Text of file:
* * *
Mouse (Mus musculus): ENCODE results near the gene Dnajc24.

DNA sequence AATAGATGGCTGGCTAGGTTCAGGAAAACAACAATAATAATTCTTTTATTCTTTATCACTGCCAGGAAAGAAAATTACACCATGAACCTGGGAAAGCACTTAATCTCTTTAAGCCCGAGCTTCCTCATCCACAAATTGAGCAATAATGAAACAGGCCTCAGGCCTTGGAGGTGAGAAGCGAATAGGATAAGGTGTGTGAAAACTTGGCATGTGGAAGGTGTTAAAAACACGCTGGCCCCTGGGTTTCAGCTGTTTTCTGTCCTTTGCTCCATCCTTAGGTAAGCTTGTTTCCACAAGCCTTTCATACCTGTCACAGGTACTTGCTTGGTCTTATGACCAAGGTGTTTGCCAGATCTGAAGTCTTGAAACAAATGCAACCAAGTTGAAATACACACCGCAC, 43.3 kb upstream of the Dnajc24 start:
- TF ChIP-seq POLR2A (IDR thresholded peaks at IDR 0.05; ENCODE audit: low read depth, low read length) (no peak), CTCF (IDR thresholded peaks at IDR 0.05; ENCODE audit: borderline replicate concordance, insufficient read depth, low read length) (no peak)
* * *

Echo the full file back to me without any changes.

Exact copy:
Mouse (Mus musculus): ENCODE results near the gene Dnajc24.

DNA sequence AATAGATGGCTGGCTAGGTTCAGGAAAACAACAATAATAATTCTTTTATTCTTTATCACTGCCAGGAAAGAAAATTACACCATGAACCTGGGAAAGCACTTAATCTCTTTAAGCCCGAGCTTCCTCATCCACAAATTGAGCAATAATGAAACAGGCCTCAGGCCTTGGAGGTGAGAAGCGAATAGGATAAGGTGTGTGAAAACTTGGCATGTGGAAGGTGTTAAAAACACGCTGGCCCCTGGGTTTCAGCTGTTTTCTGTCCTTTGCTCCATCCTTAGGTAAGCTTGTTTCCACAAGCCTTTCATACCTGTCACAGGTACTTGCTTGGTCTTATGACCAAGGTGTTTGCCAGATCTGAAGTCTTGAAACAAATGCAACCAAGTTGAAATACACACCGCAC, 43.3 kb upstream of the Dnajc24 start:
- TF ChIP-seq POLR2A (IDR thresholded peaks at IDR 0.05; ENCODE audit: low read depth, low read length) (no peak), CTCF (IDR thresholded peaks at IDR 0.05; ENCODE audit: borderline replicate concordance, insufficient read depth, low read length) (no peak)